Therefore, our cost for a Propeller Activity Board WX is probably more like $35 (BOM and labor to build) + $18 (software costs) = $53/unit.

Bottom line: it's going to cost more than a Propeller Activity Board Revision C. Likely in the $79-89 range because $100 is just too high. We will need to consider other factors like our overall goals in education, marketing, and cost competition. Also, keep in mind that we only sell about half of our boards at this price - the rest go through distribution and we grant them a significant discount. The average selling price is much lower. 

For customers who can't afford the board due to excessive import costs (common in Asia and South America), they are welcome to build and sell their own from our files since the whole project will be entirely open.

Thanks for asking the question. Hope I didn't terrify you with more information than you wanted.

Ken Gracey   

Thank's Ken, For the well-educated answer. $79 - 89 range seems fair to me, and I can't wait to purchase the Propeller Activity Board WX.

Kind Regards
Ln..

We've got our first Propeller Activity Board WiFi-ready (product name to be Propeller Activity Board WX) through the tests this past weekend. Jeff Martin, Sr. Software Engineer reports the following to me via e-mail (my apologies for formatting issues below which I don't have time to sort out):

"I've tested out the following so far.  For the most part, everything seems to work great.  Wherever issues were found, I note them in subbullets:

Connected an XBee Wi-Fi S6B module. (Passed)
I powered it up via a 7.5 VDC power supply (Passed)
(Problem) Unfortunately, the XBee activation label and green LED, as well as the Associate label and blue LED, are completely obscured by the power connector (see picture).  I think I had mentioned this in our meeting as a worry, but we each reasoned at the time that it wouldn't be obscured- we were wrong.  This seriously impairs their usefulness.  It appears that there may be enough room to move the XBee socket and associated components downward far enough to clear the power connector so that the labels and LEDs are clearly visible at all times.  I'm sure hoping that's possible.​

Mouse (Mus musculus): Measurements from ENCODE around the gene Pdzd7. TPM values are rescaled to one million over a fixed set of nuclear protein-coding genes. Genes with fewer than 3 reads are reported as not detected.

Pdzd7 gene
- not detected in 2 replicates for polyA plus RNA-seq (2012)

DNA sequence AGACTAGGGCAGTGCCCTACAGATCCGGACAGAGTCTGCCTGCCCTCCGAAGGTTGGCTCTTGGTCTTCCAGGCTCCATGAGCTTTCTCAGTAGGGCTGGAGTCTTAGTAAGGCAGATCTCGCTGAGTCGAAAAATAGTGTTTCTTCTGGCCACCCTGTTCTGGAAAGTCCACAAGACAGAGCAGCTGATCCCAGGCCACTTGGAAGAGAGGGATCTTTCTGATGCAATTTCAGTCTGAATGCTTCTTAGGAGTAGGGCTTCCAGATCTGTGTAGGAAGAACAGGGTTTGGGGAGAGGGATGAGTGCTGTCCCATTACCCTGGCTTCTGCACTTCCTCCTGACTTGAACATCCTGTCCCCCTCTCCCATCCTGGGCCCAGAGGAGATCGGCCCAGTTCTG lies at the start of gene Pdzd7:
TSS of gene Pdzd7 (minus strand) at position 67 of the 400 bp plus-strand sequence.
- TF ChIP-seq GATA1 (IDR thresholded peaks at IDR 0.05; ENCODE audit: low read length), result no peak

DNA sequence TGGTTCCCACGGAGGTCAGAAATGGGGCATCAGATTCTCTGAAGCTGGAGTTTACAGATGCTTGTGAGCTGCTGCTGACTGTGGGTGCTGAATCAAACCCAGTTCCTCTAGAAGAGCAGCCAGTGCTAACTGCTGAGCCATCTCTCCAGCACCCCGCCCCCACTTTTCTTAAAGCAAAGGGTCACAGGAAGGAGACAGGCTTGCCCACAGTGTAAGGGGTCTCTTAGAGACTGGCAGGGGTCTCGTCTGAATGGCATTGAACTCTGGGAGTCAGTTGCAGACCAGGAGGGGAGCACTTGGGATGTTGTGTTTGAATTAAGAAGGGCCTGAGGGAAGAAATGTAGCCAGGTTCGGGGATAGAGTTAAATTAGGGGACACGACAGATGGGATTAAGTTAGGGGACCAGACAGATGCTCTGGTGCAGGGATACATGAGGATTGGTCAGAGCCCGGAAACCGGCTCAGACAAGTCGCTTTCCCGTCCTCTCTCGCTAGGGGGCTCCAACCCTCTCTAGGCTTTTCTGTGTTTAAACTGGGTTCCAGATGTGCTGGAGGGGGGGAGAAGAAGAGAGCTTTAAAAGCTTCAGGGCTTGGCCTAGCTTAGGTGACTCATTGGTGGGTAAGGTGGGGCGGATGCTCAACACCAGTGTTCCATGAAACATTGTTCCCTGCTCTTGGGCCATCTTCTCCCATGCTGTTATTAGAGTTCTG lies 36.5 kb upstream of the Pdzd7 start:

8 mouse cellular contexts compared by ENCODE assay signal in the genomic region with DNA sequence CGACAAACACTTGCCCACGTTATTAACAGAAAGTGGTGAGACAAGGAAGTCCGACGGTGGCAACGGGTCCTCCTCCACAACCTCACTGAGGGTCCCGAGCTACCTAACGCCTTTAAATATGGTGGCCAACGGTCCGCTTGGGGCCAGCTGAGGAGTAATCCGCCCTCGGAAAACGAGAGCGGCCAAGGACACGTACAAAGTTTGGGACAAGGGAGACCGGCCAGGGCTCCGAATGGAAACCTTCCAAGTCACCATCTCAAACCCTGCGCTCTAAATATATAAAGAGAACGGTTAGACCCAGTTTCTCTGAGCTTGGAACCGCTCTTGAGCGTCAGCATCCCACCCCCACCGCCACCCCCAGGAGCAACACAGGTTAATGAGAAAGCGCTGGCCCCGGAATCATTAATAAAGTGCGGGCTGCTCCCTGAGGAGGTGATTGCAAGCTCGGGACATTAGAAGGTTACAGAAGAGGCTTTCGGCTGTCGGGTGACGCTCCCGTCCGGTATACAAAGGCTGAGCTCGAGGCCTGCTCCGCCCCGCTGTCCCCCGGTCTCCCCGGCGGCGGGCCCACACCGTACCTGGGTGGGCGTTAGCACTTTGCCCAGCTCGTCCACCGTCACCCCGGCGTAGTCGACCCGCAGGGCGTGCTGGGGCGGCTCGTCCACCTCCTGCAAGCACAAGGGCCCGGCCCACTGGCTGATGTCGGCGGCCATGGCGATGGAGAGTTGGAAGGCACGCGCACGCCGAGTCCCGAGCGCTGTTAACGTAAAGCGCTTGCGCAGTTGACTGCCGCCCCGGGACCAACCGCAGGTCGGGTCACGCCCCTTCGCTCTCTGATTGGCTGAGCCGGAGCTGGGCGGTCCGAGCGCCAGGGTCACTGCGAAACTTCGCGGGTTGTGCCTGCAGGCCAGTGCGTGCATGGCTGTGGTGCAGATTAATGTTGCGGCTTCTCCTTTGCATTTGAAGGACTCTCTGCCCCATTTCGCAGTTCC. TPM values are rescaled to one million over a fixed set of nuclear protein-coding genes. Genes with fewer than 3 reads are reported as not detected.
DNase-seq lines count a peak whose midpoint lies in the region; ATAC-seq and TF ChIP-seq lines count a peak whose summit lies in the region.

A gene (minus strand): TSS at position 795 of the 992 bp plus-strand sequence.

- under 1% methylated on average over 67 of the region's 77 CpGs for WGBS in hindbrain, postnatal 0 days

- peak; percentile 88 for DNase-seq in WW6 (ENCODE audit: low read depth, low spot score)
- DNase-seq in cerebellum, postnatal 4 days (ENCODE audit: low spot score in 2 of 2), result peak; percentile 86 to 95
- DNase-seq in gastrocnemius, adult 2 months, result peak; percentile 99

Noted PAB WX defaults to USB active LED. (Passed)
Activated the XBee's SoftAP feature via the Commissioning Button (pressing the PAB WX's Reset (RST) button 4 times briskly.  (Passed)  Yay!
Configured the XBee Wi-Fi via my smartphone to connect to my office's access point. (Passed)
Identified the PAB WX, via Wi-Fi, with my test software. (Passed)
Downloaded to the PAB WX via Wi-Fi. (Passed).  Yay!
(Problem) The blue DO LED is nice and bright, but the red DI LED is so dim that I had to shade the board to even realize it was lighting up at all.  I tried a separate test where I sent more serial data, but it stays very dim, almost imperceptibly lit.
Noted PAB WX switched to XBee active LED and stayed there. (Passed)
Disconnected the 7.5 VDC power supply and connected my computer's USB cable. (Passed)
Noted PAB WX defaults to USB active LED. (Passed)
Downloaded via Wi-Fi, noting that it switches to Wi-Fi active LED and stayed there (Passed)
Downloaded via USB, noting that it switches to USB active LED and stayed there (Passed)
Alternated between Wi-Fi and USB.  (Passed).  Yay!
Tried monitoring P16  (Failed)
A toggling signal on P16 does not seem to arrive on the SIG pin of the corresponding servo socket.
Tested Reset (RST) button multiple ways. (Passed).
Tested setting Wi-Fi module into SoftAP mode (via Reset button) and then resetting it to it's previous configuration by power cycling the board.  (Passed).

Now I'll start using it in various other ways also and will report the results."

There's a lot of engineering in this product and the prototype results are VERY encouraging (nicely done Jeff, David, Andy, Stephanie, Terrell, and everybody else!). We are currently making a few decisions about building out another 30 units for our external software team  and sending the PCB through another prototype run. Once the team decides what to do I'll let you know how the new schedule is shaping up.

Ken Gracey